3 Things to Consider When Prepping for Your Backpacking Trip

You’ve logged your training miles. You’ve tested your pack. And you even made one of those freeze-dried meals for dinner just to make sure they were edible. Of course, there’s a bit more to do to prepare for your outdoor adventure.

But, after you’ve accounted for all your belongings and have planned out your excursion, the actual backpacking adventure can take you places many people never get to experience. Indeed, deciding to pack up and head out to the backcountry is a big undertaking that requires ample preparation.

Still, no matter how many training miles you log or freeze-dried meals you eat, there’s still more you can do to be prepared for the unexpected. Here are a few other things to consider before heading out the door.

Photo via Unsplash by Danka & Peter CC0

1. When You Need to Go

When nature calls, where do you go? Chances are your backpacking excursion is taking you miles and miles from the nearest facilities. When it comes to “going” in the wild, there are some important rules you should always follow. First, find out if there are any type of regulations on human waste where you plan on backpacking.

Heavily-trafficked trails and certain areas at high elevations may require hikers to pack their own waste. In addition to your sanitary basics (toilet paper and hand sanitizer), be sure to pack a camp trowel for digging a cat hole, sealable plastic bags to store used toilet paper and solid waste bags for those areas that require hikers to pack out waste.

2. Getting There

Any outdoor adventure will take you off the beaten path. But even before you set foot on the trail, you’ll likely have to navigate back roads. Depending on the season, location and local conditions, the roadways to your desired destination may be filled with roadblocks. While some impending hazards are just too risky to take on, obstacles like mud or bumpy backroads shouldn’t prove difficult if your vehicle is equipped with the right tires.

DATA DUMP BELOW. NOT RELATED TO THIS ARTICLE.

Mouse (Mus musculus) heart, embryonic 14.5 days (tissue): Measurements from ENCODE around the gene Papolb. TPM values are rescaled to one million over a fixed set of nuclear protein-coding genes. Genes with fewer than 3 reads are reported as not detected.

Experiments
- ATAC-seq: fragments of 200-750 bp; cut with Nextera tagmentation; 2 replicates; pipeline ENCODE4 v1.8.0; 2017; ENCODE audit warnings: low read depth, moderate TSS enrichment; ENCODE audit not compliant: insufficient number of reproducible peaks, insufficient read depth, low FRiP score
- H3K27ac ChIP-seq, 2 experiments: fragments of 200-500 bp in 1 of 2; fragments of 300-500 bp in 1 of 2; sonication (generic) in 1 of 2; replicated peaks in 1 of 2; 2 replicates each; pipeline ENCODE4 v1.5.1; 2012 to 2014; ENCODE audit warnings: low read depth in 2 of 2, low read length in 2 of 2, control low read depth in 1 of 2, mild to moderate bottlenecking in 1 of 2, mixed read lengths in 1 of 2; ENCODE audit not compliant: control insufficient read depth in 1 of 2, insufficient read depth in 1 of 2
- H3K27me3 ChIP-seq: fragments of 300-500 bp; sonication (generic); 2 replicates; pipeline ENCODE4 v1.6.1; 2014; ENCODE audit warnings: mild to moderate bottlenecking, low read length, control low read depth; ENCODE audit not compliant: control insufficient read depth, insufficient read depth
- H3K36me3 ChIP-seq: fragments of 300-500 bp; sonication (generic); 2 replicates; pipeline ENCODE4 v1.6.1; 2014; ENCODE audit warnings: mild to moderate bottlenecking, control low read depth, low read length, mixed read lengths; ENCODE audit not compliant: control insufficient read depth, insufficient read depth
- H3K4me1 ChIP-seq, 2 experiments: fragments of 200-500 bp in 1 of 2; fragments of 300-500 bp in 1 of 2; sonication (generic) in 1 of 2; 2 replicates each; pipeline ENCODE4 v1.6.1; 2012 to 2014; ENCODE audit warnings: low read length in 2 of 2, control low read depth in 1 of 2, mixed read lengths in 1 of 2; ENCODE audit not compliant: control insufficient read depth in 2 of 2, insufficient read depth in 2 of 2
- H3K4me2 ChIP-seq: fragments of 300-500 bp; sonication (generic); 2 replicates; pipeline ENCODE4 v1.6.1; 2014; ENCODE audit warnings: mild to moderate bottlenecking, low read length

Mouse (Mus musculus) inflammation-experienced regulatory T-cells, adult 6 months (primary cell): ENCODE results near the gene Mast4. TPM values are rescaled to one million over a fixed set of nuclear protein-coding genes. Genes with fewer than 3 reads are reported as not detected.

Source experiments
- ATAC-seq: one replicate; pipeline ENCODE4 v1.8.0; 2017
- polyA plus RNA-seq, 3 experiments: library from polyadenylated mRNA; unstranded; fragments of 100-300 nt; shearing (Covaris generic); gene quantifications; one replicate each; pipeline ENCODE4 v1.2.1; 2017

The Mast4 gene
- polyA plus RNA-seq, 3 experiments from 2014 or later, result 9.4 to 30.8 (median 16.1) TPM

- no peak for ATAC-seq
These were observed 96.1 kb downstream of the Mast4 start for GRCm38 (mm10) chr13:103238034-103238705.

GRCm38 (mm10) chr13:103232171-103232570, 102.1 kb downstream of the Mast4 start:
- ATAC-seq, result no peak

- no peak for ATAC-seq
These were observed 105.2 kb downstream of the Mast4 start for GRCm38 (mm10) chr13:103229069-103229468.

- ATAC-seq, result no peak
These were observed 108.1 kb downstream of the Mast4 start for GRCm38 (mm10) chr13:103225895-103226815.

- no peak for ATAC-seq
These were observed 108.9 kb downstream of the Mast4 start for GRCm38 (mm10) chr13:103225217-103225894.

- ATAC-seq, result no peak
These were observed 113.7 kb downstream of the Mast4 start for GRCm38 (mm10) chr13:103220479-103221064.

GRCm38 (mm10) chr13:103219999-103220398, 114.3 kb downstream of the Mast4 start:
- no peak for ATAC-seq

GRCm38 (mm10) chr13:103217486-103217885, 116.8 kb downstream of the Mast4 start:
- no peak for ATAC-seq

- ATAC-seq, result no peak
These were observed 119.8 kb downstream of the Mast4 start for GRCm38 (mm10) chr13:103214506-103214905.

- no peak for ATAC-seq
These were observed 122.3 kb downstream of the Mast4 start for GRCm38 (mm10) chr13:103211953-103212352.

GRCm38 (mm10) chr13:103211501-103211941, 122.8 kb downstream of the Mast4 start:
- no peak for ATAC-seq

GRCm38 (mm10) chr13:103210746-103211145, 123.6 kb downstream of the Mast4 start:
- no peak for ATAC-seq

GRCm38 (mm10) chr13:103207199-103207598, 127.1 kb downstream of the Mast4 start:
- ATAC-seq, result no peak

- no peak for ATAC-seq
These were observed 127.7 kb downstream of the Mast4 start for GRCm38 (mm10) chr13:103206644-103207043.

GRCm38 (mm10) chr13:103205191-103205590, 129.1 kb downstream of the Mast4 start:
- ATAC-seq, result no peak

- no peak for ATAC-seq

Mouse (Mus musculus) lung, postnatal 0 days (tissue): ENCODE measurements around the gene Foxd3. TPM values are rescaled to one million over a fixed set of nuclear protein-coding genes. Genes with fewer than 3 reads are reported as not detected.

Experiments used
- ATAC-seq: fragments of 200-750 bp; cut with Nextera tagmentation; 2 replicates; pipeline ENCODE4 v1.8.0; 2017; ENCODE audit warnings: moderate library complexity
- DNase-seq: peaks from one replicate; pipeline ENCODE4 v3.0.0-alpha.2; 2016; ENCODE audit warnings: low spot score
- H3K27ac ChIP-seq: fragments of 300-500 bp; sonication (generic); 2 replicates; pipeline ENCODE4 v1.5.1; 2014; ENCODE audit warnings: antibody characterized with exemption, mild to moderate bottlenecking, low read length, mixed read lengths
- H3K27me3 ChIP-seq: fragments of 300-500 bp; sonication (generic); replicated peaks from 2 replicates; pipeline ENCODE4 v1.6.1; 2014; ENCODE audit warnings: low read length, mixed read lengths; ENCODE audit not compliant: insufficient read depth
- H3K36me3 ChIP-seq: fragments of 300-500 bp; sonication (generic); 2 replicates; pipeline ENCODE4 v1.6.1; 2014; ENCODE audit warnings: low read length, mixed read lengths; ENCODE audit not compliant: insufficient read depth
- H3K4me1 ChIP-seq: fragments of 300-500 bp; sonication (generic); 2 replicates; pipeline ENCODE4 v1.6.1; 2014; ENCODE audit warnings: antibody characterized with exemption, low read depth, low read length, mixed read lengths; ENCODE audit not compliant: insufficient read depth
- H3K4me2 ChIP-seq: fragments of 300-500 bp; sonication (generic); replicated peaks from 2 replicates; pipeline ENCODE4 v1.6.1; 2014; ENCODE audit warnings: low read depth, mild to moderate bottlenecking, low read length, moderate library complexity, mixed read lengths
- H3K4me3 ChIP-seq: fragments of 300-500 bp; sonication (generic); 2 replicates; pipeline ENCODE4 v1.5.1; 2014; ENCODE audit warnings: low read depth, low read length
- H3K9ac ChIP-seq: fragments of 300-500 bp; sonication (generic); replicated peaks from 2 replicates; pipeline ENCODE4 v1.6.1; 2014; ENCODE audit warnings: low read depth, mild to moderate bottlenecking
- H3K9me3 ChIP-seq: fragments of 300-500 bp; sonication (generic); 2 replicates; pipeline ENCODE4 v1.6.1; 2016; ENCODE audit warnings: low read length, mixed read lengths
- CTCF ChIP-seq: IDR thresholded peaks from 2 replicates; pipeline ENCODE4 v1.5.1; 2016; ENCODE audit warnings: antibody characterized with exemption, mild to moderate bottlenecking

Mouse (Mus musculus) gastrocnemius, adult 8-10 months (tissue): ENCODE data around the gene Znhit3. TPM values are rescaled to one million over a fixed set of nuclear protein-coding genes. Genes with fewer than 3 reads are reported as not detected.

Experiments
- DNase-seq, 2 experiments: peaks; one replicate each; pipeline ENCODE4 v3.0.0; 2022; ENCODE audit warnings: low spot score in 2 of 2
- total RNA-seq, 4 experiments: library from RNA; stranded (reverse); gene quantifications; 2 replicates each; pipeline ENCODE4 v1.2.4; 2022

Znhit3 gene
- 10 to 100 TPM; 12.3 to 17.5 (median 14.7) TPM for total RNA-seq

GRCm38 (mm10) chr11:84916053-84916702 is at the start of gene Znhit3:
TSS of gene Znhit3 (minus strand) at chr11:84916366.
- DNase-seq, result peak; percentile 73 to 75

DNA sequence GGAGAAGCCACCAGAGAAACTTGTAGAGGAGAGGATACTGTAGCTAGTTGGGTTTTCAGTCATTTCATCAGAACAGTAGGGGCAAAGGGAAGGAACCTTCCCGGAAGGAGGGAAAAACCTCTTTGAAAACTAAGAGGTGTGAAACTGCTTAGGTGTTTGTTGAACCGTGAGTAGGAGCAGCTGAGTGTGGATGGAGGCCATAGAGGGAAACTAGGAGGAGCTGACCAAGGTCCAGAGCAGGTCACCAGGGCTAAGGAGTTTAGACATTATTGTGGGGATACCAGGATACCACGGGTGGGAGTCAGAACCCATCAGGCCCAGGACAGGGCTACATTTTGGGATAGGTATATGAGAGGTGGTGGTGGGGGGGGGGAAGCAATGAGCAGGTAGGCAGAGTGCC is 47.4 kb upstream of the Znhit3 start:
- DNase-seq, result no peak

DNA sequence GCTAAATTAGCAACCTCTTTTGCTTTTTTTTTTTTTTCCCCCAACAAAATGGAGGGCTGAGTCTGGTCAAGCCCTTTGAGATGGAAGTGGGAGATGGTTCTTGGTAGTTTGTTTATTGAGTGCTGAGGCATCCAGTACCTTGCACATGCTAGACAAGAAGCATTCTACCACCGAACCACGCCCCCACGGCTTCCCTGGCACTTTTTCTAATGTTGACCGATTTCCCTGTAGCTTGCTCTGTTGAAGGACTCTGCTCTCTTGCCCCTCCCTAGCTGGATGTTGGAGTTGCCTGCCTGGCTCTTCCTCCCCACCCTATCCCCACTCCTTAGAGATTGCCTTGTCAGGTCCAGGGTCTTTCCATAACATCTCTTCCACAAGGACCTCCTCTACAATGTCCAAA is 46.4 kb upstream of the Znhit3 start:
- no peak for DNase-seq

Then there are specialty tires, like those mud-terrain types designed for extreme road conditions. Mud tires feature tread blocks that can grip roadways in even the toughest off-road terrain and conditions. The treads are also designed to eject debris like stone and mud that can hamper your tires’ overall effectiveness.

Additionally, mud tire sidewalls are constructed with a three-ply layer that can help to prevent punctures. Getting there is the first part of the adventure. In other words, you’ll have a good experience and arrive at your destination without frustration by outfitting your rig with the right set of tires.

3. In Case of Emergency

It takes a lot of planning and training to get your mind, body and gear ready for a backpacking trip. But don’t let the trip of a lifetime be ruined by an emergency when you’re deep in the backcountry. Instead, plan for the inevitable. Emergencies and inconveniences such as tears in your tent, holes in your inflatable sleeping pad and a dead car battery can derail any trip.

Be prepared for whatever happens on the trail by packing a repair kit containing items like:

  • Duct tape
  • Multi-tool scissors
  • Nylon cords
  • Safety pins
  • A sewing repair kit
  • Mattress repair items
  • Camp stove repair parts
  • Extra batteries and spare light bulbs
  • Extra buckles and cord locks
  • Money

Backpacking is a great way to connect with nature. But mistakes can turn a positive experience into a negative one in an instant. Be prepared for it all by packing for emergencies, preparing for inclement weather and considering proper sanitation methods when in the backcountry.

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